Burch masters the timeless quality of classic country
Paul Burch is one of the craftiest composers alive. A bona fide difference exists between songwriters and composers, and Burch falls squarely into the latter group. Beyond good lyrics with three-chord fare, Burch's melodies are ripe with subtle nuances and textured intricacy. Tremolo guitar enhances the mood of desolation, muted bass lines demonstrate a man on the run, and bright progressions bring to life hedonist joy. So perfect is his latest recording (Fool for Love, his first for the maverick Bloodshot Records) that accusations of endless studio tinkering may fly. That notion is quickly thwarted once Burch's live set begins. Burch and his musical mates, the WPA Ballclub, are just that good.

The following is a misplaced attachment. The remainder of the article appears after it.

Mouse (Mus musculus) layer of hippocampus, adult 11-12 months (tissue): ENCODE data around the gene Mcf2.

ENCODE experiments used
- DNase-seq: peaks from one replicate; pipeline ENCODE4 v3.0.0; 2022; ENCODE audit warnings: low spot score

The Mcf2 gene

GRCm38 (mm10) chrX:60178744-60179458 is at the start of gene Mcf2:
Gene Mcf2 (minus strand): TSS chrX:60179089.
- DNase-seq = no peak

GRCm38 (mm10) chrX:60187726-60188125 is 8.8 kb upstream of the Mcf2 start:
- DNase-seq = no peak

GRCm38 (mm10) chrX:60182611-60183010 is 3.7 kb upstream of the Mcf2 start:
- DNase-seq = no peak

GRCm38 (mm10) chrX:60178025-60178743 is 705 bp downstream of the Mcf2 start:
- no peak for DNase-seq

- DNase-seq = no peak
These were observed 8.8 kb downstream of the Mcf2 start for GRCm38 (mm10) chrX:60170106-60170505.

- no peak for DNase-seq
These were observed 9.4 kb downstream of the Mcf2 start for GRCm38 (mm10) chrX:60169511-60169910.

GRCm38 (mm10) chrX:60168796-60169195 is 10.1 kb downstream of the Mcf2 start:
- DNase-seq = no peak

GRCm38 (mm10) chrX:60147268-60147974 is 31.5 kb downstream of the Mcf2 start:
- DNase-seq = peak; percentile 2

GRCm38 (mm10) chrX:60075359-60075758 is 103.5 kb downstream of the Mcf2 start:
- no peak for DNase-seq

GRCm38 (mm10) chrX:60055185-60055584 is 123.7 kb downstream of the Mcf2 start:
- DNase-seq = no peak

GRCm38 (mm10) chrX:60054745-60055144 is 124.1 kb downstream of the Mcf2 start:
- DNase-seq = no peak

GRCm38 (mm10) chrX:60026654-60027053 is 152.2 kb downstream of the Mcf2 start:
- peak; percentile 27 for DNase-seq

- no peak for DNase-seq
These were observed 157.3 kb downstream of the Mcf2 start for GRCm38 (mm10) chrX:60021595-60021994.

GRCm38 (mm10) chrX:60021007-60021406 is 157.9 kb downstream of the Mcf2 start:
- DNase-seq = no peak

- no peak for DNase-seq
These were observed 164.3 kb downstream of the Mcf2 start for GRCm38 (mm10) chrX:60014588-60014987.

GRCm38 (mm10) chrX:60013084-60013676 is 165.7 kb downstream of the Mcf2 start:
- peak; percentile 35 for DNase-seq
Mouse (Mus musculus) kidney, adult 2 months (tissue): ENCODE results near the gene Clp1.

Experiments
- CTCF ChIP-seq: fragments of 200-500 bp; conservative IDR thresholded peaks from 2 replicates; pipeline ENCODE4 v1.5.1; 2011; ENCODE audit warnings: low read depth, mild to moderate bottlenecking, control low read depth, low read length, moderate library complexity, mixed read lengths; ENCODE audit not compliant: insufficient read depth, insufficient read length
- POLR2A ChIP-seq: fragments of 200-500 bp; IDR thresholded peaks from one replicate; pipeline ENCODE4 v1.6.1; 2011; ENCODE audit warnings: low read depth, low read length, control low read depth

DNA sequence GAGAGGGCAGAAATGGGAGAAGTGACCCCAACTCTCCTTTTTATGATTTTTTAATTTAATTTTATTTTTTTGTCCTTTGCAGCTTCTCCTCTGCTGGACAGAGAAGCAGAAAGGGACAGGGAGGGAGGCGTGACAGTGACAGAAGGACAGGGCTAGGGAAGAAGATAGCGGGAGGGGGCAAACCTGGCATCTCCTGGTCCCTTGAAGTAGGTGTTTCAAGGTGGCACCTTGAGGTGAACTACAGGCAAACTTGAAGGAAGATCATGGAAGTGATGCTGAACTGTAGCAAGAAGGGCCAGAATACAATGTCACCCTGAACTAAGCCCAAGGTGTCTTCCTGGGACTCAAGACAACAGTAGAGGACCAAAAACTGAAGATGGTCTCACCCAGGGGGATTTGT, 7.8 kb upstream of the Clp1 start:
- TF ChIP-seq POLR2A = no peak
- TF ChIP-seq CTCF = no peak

But Burch's lyrics have been his calling card. Plainspoken irony may be an oxymoron, but it is a trick Burch excels at nonetheless. Common tales of life and love are given uncommon treatment. He relies on clever eloquence, using acrid wit (Ă la Robbie Fulks) far more sparingly. Burch's words roll in a mellifluous stream as if that's just the way he talks.
Burch's voice is another feature distinguishing him from the songwriter class. Burch's country crooning, somehow uniting Lefty Frizzell with Harry Connick Jr. and delivered with a handsome touch of Chris Isaak, is as sweet to the ears as his words are to the mind.
Expect an incredible night of music when you head to the Underground City Tavern this Saturday night. At times you'll bounceto his voice like a lad on his grandpappy's knee; at others, you'll just shimmy to the beat.
Paul Burch performs at 9 p.m. Saturday, June 12, at the Underground City Tavern, Hilton Springfield, 700 E. Adams St.; 217-789-1530